Lactobacillus reuteri was spray-dried at 55 and 65°C temperatures using the whole slurry fermentation with whey directly as feed. Loss of viable bacteria after spray drying is illustrated in Fig. 1. For all experiments, whey solutions with 1·6 (± 1·5) x 109 CFU g−1 bacteria were applied to the encapsulation process. Dried product contained 2·5 (± 1·7) x 107 CFU g−1 bacteria directly after processing independently from used outlet temperatures.
Characterization of encapsulated particles
To compare physical characteristics, moisture and particle size of the spray-dried products were determined (Table 1). The moisture content of dehydrated products is of importance for product and bacterial stability while storage. Optimal moisture content is between 4 and 7% for storage (Ananta et al. 2005). Powder manufactured in this study had a mean moisture content of about 6·5 (±0·7)%. There is no significant difference in moisture content of the powder produced at 55 or 65°C outlet temperature of the process. The obtained particles had a mean diameter of 5·5 (±0·3) μm at 55°C and 4·9 (±0·3) μm at 65°C again with insignificant differences with regard to the outlet temperatures. Achieved size is big enough to encapsulate rod-shaped L. reuteri cells with about 2 μm length (Muthukumarasamy et al. 2006).
Table 1. Moisture content and particle size of spray-dried powder directly from slurry fermentation in whey 20% (w/v) with 0·5% (w/v) yeast extract supplementation
Process outlet temperature (°C)
Particle size (μm)
Results for 55 and 65°C are the mean of triplicate trials.
6·1 ± 0·8
5·5 ± 0·3
6·8 ± 0·3
4·9 ± 0·3
To describe product stability during storage at 4°C, survival of encapsulated bacteria was determined after 1 week and 4 weeks. The bacterial counts of the produced capsules decreased by 1 log cycle after a storage period for 4 weeks (Fig. 1).
Survival and release of encapsulated and nonencapsulated Lactobacillus reuteri in simulated gastrointestinal conditions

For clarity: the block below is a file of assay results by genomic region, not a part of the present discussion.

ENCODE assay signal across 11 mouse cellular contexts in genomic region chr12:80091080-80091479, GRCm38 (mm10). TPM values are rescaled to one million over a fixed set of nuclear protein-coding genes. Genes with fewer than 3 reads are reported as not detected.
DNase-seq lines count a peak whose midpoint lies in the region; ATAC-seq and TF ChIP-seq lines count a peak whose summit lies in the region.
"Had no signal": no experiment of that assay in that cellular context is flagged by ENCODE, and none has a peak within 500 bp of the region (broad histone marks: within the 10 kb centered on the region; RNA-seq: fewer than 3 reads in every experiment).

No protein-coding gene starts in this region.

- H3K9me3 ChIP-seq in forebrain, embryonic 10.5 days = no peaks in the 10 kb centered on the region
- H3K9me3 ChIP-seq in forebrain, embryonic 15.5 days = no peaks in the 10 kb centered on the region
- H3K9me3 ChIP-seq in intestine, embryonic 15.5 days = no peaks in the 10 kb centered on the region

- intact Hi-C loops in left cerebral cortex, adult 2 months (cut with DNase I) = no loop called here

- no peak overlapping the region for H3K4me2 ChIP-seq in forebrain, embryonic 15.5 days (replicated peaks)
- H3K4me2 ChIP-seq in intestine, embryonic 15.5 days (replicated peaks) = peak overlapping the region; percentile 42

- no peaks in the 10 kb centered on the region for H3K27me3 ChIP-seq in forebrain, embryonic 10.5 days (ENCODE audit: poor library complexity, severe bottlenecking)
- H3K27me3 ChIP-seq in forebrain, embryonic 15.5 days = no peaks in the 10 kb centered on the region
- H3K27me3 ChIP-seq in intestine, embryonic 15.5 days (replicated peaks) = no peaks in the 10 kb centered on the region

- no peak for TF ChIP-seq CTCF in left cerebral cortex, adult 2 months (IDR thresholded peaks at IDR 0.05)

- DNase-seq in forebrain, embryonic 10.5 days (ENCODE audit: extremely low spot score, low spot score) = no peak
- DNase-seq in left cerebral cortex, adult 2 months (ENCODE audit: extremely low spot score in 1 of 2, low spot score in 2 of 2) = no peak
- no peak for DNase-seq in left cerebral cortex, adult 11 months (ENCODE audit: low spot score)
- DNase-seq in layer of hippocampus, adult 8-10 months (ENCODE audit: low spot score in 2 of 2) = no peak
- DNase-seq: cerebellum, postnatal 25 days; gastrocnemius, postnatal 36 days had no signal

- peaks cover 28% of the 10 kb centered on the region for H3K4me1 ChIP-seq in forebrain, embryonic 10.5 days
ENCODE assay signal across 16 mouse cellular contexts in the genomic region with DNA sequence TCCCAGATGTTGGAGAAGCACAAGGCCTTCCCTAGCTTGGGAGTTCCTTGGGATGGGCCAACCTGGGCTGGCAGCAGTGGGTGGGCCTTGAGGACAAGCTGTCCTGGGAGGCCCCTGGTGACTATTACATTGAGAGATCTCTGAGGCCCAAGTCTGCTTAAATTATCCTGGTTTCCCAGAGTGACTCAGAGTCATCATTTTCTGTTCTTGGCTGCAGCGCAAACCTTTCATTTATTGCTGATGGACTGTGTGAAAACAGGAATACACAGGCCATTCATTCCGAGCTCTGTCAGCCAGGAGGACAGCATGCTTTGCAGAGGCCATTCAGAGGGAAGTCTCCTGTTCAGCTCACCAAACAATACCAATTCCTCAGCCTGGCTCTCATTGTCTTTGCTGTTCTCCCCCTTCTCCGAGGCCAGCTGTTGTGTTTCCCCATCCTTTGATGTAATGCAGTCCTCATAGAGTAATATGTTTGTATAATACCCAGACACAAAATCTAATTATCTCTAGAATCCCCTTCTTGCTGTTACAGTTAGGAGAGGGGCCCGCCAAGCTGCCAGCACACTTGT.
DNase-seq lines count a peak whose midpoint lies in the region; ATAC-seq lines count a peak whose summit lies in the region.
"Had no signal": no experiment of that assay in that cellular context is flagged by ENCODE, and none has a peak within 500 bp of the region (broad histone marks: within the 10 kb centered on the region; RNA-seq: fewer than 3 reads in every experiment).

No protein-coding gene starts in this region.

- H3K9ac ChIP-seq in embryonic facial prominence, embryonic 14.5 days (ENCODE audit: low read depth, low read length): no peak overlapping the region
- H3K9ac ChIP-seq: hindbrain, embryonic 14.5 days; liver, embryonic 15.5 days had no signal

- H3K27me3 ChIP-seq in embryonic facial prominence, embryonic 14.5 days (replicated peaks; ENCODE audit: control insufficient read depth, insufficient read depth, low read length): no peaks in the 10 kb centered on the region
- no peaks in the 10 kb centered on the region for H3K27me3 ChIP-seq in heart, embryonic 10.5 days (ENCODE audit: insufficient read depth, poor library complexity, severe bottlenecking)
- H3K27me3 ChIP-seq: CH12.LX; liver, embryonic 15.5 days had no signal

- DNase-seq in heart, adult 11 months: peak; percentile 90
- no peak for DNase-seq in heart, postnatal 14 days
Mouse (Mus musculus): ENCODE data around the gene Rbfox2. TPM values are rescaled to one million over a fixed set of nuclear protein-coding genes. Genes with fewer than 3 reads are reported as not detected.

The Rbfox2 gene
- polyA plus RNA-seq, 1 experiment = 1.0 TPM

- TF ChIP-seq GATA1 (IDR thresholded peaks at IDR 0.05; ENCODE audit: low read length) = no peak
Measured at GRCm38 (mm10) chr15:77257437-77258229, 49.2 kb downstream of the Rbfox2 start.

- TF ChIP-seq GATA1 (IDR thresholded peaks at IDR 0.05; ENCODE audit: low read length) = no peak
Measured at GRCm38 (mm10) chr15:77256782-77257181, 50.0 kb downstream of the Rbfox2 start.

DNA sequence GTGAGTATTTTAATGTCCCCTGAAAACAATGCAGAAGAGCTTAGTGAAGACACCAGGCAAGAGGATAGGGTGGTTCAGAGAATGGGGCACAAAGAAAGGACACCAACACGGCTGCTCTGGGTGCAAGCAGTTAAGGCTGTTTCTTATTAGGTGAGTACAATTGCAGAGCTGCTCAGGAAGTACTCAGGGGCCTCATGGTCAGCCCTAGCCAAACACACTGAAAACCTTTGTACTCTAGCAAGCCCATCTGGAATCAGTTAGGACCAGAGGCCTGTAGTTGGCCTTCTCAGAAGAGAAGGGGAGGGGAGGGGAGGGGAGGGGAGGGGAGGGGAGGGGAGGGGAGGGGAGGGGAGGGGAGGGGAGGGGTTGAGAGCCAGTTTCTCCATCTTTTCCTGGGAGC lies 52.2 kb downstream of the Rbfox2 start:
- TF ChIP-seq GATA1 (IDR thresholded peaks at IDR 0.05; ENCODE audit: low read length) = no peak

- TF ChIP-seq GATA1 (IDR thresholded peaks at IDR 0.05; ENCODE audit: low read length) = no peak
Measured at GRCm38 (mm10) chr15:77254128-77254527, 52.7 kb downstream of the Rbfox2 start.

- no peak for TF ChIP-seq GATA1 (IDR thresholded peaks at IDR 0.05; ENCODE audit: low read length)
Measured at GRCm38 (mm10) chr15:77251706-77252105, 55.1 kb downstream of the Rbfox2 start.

To ensure the physio-functional benefits of L. reuteri, a sufficient bacterial survival rate along the stomach and intestine passage is essential to enable probiotic colonization of the colon. Figure 2 examines the survival of free and encapsulated cells after exposure to artificial digestive juices, first 30 min in simulated gastric juice and afterwards in simulated intestinal juice for a maximum of 5 h in vitro.
Inoculation in artificial gastric juice resulted in a decline in viable cell counts of L. reuteri. Observed cell counts after 30 min were 12% of the applied bacteria for free cells and about 26% for encapsulated ones. After changing to simulated intestinal juice, the number of viable cell counts for nonencapsulated bacteria remained constant. In contrast, cell counts for encapsulated ones increased during exposure to intestinal juice due to a distinct release of encapsulated bacteria reaching a survival rate of 54% after 3 h. Thus, after 5 h in digestive juices, nonencapsulated L. reuteri revealed 86% loss of living cells, whereas processed bacteria revealed a loss of 54% under simulated gastrointestinal conditions. Therefore, survival rate of L. reuteri increased approximately 32% with encapsulation in whey matrix compared with nonprocessed ones.
The statistical analysis testified the difference between the reduction in cell counts of free and encapsulated cells to be significant. Results show an improved survival rate of L. reuteri in encapsulated forms.
Aside lactose, vitamins and several minerals, whey contains a complex protein composition predominated by β-lactoglobulin and α-lactalbumin. These proteins possess a distinct amino acid profile and are a significant nitrogen source for bacteria, whereas whey lactose is a relevant carbohydrate source. In this study, the nutritive value of whey and the distinct characteristics of solubility, denaturation, dissociation and aggregation dependent on pH value and temperature of these components were used to cultivate probiotic L. reuteri (DSM 20016) for a coupled encapsulation process within this matrix by spray drying instead of harvesting the bacteria out of the fermentation medium and resuspending in encapsulation material. In this study, L. reuteri reached cell counts of 2·2 × 108 CFU g−1 in pure whey. On the one hand, bacterial β-galactosidase activity is necessary to metabolize lactose, which is generally shown by L. reuteri (Hidalgo-Morales et al. 2011). Most LABs are able to digest whey due to the high proteolytic activity (Pescuma et al. 2012). However, L. reuteri possesses low proteolytic activity (Hidalgo-Morales et al. 2011), and therefore, supplementation with extra nitrogen sources might improve growth. Parente and Zottola (1991) suggested supporting LAB cultivation in native whey with nutritive complex additives such as yeast extract. Furthermore, an increased whey protein concentration to raise nitrogen source for the bacteria has been described to be helpful (Bury et al. 1998). In this study, the bacterial growth could be improved to maximum cell counts of up to 2·7 × 109 CFU g−1 with yeast extract supplementation.